Any intuition into why this works? When I first tried your suggestion, I initially just used the normal H to get alpha0 and then fed alpha0 to qp. It made no difference. When I added in the tiny diagonal matrix, it was like night and day.
#46
 elkka Invited Guest Join Date: Apr 2012 Posts: 57 Re: What Quadratic Programming Package?

Well, matrix H seems to be degenerate in a fundamental way. Not only is its determinant 0, but its rank is 2 (for both N=10 and N=100). Having a 10*10 matrix of rank 2 is usually a computationally bad thing, let alone a 100*100 matrix of rank 2. So adding just a little bit of a well-behaved matrix to it seems to help computationally. Without knowing the exact algorithm behind qp it is hard to be more specific.

I am surprised though how little it took to improve things. And I am not at all 100% sure it is the correct approach. Let's wait for the answers. #47
 sakumar Member Join Date: Apr 2012 Posts: 40 Re: What Quadratic Programming Package?

Shown below are two runs with Octave qp, each run twice with the same data. Figure 1 is with @elkka's initialization suggestion. Figure 2 shows the results when the initial alpha is all ones.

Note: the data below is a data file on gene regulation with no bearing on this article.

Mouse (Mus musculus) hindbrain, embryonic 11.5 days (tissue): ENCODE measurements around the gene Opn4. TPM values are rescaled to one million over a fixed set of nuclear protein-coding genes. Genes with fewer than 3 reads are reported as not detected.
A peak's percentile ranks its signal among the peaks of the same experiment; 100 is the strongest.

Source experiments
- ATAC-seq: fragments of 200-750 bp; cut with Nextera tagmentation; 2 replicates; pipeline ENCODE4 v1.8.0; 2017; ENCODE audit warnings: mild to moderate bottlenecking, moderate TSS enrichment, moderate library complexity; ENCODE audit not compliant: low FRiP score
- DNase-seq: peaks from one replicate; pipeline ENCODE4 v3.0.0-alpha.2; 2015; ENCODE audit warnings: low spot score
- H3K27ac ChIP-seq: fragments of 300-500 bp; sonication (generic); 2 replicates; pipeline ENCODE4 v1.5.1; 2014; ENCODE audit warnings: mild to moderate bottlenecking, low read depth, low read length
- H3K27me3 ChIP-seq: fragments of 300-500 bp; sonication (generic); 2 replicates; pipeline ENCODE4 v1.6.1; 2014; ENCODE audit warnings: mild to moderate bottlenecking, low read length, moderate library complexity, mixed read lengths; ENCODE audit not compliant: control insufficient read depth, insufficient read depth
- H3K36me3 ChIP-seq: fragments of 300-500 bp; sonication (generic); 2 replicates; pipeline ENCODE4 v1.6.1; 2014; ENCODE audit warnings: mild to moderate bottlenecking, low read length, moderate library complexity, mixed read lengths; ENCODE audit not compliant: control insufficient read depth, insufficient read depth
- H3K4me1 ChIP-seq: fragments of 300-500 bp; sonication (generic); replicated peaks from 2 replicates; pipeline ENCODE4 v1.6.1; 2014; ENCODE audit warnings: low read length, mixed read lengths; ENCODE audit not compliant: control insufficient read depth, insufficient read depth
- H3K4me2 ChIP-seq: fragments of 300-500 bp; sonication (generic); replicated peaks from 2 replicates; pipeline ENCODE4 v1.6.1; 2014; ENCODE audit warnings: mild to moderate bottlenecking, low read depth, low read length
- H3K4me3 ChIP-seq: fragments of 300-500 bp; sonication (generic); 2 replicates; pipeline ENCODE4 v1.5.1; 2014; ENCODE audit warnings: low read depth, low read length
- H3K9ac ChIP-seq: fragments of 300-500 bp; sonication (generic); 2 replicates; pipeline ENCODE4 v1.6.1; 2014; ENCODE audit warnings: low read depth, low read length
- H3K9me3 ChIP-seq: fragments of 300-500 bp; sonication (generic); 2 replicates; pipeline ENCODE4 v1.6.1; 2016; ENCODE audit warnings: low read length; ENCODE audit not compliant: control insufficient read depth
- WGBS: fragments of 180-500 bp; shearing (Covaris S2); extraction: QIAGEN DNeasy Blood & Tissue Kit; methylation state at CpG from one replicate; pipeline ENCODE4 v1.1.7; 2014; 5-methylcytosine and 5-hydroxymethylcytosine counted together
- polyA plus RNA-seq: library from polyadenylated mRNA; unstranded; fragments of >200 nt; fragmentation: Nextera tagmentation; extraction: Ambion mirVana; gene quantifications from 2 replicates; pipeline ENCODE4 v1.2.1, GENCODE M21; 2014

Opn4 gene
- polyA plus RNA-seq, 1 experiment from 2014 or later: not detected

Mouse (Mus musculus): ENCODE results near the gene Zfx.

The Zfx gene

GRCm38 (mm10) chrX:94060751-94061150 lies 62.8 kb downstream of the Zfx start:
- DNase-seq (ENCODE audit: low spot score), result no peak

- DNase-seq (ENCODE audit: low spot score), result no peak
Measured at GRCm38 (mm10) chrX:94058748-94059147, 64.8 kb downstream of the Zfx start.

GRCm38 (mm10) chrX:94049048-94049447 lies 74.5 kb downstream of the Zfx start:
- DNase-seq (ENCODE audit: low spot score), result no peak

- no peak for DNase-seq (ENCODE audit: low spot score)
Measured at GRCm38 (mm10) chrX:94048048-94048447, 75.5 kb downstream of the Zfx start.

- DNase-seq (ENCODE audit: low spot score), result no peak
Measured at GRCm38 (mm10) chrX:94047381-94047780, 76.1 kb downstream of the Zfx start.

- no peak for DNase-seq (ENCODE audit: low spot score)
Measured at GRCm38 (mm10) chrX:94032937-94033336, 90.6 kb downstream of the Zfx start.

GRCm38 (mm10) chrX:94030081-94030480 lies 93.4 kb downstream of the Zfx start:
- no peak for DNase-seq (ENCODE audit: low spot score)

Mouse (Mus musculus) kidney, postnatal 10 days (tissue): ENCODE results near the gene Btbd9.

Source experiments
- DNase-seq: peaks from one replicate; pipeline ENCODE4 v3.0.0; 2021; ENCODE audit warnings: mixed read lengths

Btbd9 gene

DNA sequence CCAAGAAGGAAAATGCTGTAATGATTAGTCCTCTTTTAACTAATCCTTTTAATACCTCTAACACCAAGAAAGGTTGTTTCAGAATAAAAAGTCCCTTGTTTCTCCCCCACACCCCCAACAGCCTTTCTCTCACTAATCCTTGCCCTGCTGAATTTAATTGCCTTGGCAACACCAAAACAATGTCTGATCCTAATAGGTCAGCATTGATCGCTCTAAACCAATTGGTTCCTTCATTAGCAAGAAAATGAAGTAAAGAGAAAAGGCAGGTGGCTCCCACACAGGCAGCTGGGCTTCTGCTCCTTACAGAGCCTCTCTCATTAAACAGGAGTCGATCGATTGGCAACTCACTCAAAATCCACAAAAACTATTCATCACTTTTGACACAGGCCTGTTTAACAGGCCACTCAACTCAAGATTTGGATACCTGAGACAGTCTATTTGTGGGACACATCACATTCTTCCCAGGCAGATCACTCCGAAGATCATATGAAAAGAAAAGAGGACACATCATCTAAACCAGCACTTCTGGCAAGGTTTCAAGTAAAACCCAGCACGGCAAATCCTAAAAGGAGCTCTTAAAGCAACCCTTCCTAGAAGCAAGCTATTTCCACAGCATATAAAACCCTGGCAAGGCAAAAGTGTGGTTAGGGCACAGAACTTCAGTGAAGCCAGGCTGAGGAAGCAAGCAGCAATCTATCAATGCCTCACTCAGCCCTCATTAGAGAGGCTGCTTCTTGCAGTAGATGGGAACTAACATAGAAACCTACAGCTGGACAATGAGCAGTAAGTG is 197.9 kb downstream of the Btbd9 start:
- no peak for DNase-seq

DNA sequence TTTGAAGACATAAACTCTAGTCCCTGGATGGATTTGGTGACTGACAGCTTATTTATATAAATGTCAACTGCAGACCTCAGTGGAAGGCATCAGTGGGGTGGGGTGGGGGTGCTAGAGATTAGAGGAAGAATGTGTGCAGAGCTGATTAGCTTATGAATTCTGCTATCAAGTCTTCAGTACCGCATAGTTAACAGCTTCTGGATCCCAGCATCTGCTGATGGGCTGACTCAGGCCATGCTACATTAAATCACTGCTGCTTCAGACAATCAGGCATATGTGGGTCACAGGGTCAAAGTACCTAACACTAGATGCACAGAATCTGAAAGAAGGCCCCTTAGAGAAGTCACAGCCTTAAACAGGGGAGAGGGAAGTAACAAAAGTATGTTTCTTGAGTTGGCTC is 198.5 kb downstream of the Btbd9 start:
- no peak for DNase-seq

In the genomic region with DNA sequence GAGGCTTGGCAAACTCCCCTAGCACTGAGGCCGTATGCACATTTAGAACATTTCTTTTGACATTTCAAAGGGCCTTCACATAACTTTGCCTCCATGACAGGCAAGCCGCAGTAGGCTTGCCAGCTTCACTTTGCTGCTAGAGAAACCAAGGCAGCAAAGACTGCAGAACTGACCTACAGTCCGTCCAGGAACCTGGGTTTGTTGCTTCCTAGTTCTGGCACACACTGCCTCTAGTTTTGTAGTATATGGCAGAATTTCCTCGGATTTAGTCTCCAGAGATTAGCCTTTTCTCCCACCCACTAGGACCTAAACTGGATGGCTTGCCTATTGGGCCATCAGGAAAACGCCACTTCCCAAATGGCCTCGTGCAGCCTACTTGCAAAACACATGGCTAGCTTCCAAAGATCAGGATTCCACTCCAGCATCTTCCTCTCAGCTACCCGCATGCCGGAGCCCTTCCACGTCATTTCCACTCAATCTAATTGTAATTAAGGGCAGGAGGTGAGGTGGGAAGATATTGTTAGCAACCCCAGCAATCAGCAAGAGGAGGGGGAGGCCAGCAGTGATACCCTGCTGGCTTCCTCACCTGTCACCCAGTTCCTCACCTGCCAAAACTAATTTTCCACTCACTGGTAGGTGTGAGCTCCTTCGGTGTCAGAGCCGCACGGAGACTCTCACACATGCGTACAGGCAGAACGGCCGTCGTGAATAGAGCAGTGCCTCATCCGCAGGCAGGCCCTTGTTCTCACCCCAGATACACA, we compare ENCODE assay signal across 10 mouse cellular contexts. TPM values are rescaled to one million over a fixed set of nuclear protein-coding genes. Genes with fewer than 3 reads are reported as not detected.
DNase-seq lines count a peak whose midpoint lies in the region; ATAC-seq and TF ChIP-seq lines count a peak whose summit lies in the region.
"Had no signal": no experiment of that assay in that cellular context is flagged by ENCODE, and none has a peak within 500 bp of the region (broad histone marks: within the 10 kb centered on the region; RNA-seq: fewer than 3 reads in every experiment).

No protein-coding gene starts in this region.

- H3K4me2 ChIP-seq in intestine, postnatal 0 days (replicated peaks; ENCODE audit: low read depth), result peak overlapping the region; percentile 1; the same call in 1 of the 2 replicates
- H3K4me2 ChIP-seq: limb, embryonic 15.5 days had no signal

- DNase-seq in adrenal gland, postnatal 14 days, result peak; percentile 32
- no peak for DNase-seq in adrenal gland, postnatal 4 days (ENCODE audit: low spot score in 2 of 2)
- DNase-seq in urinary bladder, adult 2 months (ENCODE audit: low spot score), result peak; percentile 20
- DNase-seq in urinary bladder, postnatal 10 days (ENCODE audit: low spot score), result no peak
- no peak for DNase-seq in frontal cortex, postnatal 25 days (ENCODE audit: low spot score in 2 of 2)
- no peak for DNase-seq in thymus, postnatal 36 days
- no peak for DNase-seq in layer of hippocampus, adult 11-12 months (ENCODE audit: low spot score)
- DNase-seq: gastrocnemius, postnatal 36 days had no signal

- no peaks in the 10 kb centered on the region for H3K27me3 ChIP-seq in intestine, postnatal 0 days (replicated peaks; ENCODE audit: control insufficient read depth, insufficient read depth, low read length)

The support vector points are circled.

With the right initialization (Figure 1), SVM/QP nails the support vectors every time. Without the initialization, it is less than impressive, only occasionally showing an optimum solution.

Figure 1 always has 3 points circled. Figure 2 is between 3 and 4. Also, the runtimes with the right initialization are a lot less -- obviously because it converges instead of running for max-iterations.  #48
 kurts Invited Guest Join Date: Apr 2012 Location: Portland, OR Posts: 70 Re: What Quadratic Programming Package?

sakumar,
I am an Octave newbie - can you show me the commands you used to generate those plots?
#49
 sakumar Member Join Date: Apr 2012 Posts: 40 Re: What Quadratic Programming Package?

Quote:
 Originally Posted by kurts sakumar, I am an Octave newbie - can you show me the commands you used to generate those plots?
Sure. Here it is. It is hacked up a bit because I cut and paste to get Figure 1 and Figure 2. It just runs one iteration and generates two plots.

Code:
iterations = 1;
n = 100;

test_n = 10000; % number of points used to determine Eout

svm_threshold = 10^(-5); % if alpha value is greater than this, count it as a support vector

function w = GetWFrom2Points(x, y)
w(3) = - 1.0;
w(2) = (x(2) - y(2)) / (x(1) - y(1));
w(1) = x(2) - w(2) * x(1);
end

X = zeros(3,n);
testX = zeros(3, test_n);

min_val_vec = zeros(n, 1);
min_val_vec = svm_threshold;

svm_winner_count = 0;
sv_count = 0;

for m = 1:iterations

svm_fraction_incorrect = 0.0;
perceptron_fraction_incorrect = 0.0;

do % we need to check to make sure the n points are not all on one side of the line
a = unifrnd(-1.0, 1.0, 1, 2);
b = unifrnd(-1.0, 1.0, 1, 2);

fw = GetWFrom2Points(a, b); % This is the target function
fw = fw';

% now generate n points -- these are the in-sample points